The prestigious Journal of the American Medical Association has endorsed the pro-choice critique of the US Supreme Court’s recent decision on partial-birth abortion. In a commentary article, Lawrence O. Gostin, of the Georgetown University Law Centre, says that the Court’s decision in Gonzalez v Carhart "erodes trust in the Supreme Court as an institution, undermines clinical freedom and the patient-physician relationship, and degrades public discourse on reproductive rights particularly and the role of women in society generally."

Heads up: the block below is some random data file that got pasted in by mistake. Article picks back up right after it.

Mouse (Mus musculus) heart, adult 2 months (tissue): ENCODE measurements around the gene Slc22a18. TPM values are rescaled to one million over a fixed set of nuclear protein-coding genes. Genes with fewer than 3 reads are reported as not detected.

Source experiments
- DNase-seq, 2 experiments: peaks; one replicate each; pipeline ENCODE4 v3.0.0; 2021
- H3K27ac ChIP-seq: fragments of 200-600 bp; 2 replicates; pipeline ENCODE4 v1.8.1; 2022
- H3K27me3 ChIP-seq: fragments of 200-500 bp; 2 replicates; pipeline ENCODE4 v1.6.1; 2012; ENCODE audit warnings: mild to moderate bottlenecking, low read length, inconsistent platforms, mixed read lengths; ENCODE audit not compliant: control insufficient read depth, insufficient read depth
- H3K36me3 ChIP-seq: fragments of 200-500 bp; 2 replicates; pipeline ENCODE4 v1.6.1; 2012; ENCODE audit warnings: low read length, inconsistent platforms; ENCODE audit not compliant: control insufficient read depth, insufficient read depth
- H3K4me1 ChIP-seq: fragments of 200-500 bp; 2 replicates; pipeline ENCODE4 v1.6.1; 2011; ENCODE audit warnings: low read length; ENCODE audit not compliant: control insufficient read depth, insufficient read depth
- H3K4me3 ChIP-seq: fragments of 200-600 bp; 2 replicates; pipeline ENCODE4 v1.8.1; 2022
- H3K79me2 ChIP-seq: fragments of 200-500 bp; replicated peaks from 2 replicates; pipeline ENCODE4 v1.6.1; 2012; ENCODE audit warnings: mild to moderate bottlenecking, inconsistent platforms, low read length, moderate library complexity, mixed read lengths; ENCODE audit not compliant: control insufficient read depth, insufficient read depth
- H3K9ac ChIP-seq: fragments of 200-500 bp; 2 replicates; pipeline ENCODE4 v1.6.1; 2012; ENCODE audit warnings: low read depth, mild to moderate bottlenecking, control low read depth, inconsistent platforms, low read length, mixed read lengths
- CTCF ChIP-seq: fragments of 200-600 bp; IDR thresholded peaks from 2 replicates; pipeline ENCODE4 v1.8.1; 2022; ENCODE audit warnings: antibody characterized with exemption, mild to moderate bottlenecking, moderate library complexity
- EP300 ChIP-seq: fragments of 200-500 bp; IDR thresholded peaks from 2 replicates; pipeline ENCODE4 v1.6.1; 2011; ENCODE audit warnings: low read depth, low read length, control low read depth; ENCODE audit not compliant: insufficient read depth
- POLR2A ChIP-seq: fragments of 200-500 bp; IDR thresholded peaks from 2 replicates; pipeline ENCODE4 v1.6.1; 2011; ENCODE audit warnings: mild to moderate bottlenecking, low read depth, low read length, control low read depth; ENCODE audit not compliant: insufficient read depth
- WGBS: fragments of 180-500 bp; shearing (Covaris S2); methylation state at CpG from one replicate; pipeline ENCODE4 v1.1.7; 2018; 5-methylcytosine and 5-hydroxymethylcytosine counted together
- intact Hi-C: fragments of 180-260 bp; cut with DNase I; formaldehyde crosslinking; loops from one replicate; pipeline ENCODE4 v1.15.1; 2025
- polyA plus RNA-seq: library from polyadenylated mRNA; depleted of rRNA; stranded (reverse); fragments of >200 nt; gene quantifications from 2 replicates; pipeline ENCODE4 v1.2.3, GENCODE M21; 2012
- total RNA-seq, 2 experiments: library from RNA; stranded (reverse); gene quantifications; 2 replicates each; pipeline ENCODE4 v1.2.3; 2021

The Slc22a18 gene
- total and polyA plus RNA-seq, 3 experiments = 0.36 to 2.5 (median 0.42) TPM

Mr Goston argues that the Partial-Birth Abortion Ban Act, which was allowed by the Court, has a "chilling effect" on doctors’ freedom to practice in accordance with "sincere exercise" of clinical judgement. For the first time, he contends, the Supreme Court has validated the strategy of the "right to life" movement: that abortion is not in the best interests of women, that women are often misled about the its risks, and that the welfare of women and foetuses are the same. The Court, he says, is promoting a "new paternalism" by assuming that women are confused when seeking an abortion and that it will "cause feelings of guilt, shame, and sadness".
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